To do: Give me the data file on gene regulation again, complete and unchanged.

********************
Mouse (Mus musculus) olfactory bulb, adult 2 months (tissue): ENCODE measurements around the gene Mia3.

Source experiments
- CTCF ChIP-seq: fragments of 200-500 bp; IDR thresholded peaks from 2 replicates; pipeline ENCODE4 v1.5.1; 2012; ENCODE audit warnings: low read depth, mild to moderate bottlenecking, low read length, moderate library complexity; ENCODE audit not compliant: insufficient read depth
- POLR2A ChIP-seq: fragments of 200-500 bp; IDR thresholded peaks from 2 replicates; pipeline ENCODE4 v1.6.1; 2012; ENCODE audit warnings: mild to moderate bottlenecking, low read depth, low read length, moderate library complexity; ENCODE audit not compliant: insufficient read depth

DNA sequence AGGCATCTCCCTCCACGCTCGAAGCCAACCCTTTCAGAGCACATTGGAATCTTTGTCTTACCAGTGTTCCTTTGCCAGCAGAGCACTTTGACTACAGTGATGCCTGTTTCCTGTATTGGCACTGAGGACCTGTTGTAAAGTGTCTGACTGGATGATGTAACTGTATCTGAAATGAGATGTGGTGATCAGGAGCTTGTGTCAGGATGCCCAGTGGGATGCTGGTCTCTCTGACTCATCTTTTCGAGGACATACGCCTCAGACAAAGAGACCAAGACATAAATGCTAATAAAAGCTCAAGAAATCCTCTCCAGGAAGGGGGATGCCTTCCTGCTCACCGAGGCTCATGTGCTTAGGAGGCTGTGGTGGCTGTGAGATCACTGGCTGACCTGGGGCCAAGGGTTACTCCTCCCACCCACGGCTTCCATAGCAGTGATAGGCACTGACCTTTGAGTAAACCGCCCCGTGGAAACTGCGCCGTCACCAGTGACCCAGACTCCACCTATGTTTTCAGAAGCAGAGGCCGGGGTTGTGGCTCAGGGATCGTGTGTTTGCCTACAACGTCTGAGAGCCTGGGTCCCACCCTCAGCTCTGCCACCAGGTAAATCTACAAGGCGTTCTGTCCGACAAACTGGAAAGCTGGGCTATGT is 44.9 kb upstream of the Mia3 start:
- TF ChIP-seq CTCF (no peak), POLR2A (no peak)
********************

Mouse (Mus musculus) olfactory bulb, adult 2 months (tissue): ENCODE measurements around the gene Mia3.

Source experiments
- CTCF ChIP-seq: fragments of 200-500 bp; IDR thresholded peaks from 2 replicates; pipeline ENCODE4 v1.5.1; 2012; ENCODE audit warnings: low read depth, mild to moderate bottlenecking, low read length, moderate library complexity; ENCODE audit not compliant: insufficient read depth
- POLR2A ChIP-seq: fragments of 200-500 bp; IDR thresholded peaks from 2 replicates; pipeline ENCODE4 v1.6.1; 2012; ENCODE audit warnings: mild to moderate bottlenecking, low read depth, low read length, moderate library complexity; ENCODE audit not compliant: insufficient read depth

DNA sequence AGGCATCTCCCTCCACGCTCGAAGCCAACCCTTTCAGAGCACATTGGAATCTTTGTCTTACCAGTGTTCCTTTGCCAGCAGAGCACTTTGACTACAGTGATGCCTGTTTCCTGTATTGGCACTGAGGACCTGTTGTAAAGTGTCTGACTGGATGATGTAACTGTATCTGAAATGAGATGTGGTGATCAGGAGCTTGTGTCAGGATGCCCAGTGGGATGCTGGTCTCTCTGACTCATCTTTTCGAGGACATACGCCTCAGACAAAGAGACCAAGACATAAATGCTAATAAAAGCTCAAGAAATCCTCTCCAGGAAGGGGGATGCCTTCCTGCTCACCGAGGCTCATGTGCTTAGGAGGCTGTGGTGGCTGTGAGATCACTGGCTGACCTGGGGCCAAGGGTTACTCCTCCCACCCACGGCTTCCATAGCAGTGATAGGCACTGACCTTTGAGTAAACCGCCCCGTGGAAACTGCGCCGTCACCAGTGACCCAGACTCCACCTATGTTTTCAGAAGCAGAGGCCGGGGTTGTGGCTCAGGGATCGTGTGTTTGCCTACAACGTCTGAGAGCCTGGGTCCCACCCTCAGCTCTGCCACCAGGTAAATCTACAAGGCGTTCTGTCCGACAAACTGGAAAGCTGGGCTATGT is 44.9 kb upstream of the Mia3 start:
- TF ChIP-seq CTCF (no peak), POLR2A (no peak)